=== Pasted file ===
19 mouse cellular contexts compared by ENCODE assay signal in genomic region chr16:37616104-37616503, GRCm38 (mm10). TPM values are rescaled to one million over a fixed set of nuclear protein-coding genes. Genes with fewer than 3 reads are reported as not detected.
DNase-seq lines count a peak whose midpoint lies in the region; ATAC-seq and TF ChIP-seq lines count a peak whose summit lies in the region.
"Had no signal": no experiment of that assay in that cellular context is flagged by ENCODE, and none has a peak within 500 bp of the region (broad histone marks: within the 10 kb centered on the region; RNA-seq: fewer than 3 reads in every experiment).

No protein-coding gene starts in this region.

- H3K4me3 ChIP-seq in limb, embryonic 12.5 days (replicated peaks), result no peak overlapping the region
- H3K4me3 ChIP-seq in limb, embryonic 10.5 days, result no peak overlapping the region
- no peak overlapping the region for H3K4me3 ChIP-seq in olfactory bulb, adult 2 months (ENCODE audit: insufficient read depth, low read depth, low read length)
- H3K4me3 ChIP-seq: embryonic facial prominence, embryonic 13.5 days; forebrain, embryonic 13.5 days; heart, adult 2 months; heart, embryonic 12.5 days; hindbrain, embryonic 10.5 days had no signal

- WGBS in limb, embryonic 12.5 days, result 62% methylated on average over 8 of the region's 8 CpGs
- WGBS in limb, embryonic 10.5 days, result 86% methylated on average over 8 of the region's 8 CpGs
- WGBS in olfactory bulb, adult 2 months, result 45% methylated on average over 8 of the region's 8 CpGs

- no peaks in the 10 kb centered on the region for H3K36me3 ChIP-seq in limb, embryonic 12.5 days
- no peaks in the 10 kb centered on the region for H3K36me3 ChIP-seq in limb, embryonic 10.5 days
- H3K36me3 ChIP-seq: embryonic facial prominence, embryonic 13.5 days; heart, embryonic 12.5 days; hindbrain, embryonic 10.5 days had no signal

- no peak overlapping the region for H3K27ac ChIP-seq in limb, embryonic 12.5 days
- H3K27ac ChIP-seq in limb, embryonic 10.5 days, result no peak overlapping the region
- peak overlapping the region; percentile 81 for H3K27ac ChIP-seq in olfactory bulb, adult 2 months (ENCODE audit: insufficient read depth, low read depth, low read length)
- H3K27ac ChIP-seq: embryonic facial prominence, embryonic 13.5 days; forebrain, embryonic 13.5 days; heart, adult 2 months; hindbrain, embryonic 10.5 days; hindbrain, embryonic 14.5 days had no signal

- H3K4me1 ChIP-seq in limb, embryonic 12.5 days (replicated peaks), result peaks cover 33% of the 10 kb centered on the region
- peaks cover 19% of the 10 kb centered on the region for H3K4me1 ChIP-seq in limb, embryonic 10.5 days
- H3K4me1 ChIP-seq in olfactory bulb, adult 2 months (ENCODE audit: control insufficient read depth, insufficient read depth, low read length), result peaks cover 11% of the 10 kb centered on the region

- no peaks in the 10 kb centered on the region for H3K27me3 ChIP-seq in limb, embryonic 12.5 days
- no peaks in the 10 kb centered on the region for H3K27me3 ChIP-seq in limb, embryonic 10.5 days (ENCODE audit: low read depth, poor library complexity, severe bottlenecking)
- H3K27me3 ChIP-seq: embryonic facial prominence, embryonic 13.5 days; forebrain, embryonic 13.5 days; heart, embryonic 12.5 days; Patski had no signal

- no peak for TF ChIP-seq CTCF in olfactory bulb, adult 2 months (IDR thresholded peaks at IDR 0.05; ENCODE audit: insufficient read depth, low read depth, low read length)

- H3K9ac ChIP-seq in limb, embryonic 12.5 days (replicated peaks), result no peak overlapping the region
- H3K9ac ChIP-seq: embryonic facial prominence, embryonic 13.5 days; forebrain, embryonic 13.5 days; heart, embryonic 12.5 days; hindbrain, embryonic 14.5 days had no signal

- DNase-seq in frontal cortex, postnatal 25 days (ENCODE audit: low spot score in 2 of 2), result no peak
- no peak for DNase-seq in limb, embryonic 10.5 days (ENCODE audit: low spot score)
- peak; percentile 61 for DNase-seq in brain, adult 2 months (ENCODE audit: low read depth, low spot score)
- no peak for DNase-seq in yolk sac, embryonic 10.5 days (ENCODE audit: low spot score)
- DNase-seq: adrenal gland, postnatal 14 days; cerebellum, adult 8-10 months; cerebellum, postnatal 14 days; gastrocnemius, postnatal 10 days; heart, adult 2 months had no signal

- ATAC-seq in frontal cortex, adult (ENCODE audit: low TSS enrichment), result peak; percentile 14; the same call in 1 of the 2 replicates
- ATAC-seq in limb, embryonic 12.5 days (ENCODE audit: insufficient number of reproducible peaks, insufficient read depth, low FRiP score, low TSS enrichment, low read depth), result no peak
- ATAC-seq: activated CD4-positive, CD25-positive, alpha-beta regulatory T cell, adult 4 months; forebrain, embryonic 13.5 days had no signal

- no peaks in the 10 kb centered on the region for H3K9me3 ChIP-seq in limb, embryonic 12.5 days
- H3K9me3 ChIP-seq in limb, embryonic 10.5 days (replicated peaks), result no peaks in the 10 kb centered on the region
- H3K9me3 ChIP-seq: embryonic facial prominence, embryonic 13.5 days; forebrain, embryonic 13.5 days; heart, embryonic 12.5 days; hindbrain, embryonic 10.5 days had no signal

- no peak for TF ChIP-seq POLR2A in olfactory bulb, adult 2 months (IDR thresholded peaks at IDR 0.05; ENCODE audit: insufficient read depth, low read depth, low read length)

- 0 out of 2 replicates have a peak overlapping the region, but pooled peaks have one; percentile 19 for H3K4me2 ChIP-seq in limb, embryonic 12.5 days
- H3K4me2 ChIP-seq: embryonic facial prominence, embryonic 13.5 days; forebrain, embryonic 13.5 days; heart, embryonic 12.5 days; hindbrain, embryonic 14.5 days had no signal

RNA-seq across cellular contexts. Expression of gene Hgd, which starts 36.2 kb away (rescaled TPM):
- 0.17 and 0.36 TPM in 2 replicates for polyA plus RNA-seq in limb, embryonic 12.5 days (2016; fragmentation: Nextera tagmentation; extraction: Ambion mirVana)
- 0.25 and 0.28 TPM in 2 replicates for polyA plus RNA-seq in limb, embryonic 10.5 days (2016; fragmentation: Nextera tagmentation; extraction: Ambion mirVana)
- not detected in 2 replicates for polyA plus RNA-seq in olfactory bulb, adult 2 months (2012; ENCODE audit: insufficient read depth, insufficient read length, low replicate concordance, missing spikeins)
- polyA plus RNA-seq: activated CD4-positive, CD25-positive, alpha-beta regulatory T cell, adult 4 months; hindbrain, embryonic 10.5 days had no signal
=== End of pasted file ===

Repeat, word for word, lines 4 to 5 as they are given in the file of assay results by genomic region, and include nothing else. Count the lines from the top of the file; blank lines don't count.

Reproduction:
No protein-coding gene starts in this region.

- H3K4me3 ChIP-seq in limb, embryonic 12.5 days (replicated peaks), result no peak overlapping the region